Things soon begin to go awry, I'm afraid. 'Scarecrow' opens with a tinny guitar riff which digs deep into soul and ties your brain in knots. It then meanders along for much too long, littered with jerky guitar parts and Reader's unwanted attempts at falsetto. She also provides an irritating, Beach Boys-style harmony that is deeply annoying. 'East Of Us' opens with her descending a scale and producing a vacuous noise of the kind that Mariah Carey is a certified professor of. All the accordian parts in the whole world can't salvage this humdrum effort. Thinking about it, neither could Ms. Carey.
Thankfully, before the temptation to switch off becomes too great, we come into 'Joke (I'm Laughing)'. This is a brighter number which despite its lyrics - which are both quirky and jerky - has some very good piano on it which justifies its place on the album. Indeed, some of the lyrics are quite intelligent, for instance the opening of the second verse: D'you hear the one about/ The one who fell from space/ One minute in the stars/ The next minute lyin' on their face. Again, Reader does come across a bit too much like one of the Corrs to achieve complete credibility, but this is easily the most jovial track on the album.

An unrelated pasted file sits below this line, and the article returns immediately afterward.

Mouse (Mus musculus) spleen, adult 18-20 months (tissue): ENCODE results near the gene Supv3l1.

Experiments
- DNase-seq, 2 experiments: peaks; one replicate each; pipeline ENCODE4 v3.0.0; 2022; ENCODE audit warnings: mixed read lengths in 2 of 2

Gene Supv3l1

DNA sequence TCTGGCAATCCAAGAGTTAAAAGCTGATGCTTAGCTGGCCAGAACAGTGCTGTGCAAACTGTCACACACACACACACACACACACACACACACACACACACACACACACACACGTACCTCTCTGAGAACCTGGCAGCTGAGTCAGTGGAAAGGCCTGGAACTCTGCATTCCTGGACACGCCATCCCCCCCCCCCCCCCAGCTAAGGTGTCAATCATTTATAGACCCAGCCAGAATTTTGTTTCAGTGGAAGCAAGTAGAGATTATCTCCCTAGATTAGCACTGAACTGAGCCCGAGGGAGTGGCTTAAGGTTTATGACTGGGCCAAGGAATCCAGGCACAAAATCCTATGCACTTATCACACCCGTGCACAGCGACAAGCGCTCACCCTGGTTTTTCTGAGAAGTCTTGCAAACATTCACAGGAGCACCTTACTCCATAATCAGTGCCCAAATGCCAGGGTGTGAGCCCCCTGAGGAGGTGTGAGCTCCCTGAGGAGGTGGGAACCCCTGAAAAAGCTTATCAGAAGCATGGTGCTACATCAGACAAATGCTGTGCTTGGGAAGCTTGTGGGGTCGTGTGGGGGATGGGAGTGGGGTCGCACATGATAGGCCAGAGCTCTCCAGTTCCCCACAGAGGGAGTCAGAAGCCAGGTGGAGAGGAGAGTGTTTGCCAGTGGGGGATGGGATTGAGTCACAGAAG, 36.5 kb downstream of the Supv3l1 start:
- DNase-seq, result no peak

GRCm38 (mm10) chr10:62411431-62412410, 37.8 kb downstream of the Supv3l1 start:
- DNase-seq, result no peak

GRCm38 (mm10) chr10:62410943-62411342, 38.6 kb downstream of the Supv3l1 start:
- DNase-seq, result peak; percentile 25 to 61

No sooner have I said that, when it is trumped by 'The Exception'. This song about fame and the grandiosity which it brings is very folky in that its lyrics are both earthy and have a wry, satirical bite. Lines like No pain, no gain, that's what they say/ And it's hard to disagree/ But I thought somehow they weren't including me slot perfectly into place, sticking to the subject matter without trying to be ostentious or over-metaphorical like many folk rockers do.